*This article is an automatic translation of the original article, provided here for your convenience. Read the original article. 1. The European Commission published in October 2005 the results of its study on merger control remedies. This is an ex-post evaluation of almost half of the conditional decisions taken in the period 1996-2000. The study has gone unnoticed despite the fact that this key topic is being addressed for the first time in Europe. Authorisations with remedies are about 10 times more frequent than prohibition decisions. Their evaluation is therefore very useful. In the United States, the Federal Trade Commission (FTC) conducted a similar, though much less thorough, investigation in 1999. The study carried out by the Commission is of first-rate quality. It contains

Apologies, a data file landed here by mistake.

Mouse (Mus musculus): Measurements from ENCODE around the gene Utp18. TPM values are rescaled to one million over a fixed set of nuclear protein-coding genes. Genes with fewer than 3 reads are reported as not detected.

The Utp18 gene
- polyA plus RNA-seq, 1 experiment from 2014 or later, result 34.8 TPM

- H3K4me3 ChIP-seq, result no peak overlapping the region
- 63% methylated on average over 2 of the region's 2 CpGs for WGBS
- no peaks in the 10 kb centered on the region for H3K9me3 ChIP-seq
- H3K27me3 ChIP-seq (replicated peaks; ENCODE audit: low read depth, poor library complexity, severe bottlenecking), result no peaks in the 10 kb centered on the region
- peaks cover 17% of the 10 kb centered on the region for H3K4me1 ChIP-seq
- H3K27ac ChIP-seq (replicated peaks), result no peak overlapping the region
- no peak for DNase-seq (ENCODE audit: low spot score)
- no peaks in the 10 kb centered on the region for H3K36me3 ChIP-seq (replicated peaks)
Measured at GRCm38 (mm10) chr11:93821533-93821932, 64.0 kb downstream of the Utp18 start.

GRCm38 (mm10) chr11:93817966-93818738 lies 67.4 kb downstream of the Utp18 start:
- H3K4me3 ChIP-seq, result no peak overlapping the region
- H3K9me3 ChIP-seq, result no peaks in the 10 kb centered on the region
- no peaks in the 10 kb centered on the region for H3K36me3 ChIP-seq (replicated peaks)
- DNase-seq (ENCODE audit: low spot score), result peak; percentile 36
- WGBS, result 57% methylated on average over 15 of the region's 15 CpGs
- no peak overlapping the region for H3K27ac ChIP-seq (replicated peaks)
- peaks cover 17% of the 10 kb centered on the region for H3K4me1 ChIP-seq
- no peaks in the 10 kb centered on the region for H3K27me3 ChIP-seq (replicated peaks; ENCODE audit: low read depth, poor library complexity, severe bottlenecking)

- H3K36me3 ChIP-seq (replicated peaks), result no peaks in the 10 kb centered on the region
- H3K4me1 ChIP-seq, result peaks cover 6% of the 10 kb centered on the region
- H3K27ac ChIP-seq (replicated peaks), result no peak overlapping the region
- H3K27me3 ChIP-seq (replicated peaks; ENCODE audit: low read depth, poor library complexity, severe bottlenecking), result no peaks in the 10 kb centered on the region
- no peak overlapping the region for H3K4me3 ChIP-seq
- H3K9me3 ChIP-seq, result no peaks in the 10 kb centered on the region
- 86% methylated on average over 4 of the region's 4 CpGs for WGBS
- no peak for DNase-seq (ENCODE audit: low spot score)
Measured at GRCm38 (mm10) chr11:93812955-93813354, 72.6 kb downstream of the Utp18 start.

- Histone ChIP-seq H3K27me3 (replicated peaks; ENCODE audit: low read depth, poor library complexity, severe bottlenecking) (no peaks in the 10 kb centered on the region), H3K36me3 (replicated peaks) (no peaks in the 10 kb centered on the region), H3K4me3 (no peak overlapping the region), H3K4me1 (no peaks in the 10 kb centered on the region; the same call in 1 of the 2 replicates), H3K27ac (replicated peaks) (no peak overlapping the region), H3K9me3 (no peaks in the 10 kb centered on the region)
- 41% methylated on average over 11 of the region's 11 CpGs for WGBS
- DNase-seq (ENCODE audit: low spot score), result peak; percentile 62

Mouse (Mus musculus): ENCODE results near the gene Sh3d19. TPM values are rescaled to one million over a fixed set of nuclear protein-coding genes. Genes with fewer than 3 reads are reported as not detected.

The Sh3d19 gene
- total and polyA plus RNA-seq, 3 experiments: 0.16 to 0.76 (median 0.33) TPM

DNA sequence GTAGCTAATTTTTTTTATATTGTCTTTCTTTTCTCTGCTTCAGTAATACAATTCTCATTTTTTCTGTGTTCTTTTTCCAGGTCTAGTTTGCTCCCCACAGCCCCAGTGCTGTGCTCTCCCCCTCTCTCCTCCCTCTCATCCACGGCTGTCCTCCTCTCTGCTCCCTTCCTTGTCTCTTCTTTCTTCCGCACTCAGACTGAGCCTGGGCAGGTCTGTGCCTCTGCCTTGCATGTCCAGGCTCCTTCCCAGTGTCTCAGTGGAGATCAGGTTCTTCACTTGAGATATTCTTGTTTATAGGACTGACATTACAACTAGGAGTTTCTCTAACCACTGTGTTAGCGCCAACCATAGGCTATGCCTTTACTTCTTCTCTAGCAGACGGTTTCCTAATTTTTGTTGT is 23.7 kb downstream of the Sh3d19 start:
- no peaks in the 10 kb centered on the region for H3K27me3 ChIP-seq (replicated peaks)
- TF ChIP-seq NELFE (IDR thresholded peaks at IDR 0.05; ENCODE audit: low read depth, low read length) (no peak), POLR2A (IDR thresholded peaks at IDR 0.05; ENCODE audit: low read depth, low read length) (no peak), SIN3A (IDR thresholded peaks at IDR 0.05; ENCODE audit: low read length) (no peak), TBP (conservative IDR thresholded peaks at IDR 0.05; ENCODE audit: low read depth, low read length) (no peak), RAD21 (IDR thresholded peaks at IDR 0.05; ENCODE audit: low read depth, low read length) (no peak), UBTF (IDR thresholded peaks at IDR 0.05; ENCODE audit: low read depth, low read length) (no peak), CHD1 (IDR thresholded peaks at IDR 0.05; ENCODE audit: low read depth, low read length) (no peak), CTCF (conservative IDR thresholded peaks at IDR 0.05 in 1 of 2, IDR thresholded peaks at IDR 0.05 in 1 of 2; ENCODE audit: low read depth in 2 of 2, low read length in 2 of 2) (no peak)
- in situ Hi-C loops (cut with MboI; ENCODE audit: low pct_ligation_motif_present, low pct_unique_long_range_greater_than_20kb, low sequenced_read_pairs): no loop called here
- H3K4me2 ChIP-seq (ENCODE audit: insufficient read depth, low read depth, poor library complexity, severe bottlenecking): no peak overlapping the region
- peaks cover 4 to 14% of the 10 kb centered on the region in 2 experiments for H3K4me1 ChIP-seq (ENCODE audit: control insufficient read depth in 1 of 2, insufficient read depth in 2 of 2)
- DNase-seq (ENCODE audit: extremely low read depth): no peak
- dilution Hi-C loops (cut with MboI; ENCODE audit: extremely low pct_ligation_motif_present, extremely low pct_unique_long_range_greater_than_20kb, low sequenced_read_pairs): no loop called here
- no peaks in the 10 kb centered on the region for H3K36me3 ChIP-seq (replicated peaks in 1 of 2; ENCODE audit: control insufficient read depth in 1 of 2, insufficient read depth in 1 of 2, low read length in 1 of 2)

The European Commission recently issued an in-depth study on merger remedies. The study conducted an ex post evaluation of the design and implementation of 96 remedies accepted in merger cases notified between 1996 and 2000. At first glance, remedies seem very effective since 94 % of divested business is still on the market three to five years after divestiture and 81 % of total analysed remedies are assessed as totally or partially effective. In fact, these impressive figures are trees hiding the forest. The study shows numerous difficulties to make remedies successful, especially because of strategic behaviour of merging firms and the poor job made by trustees.
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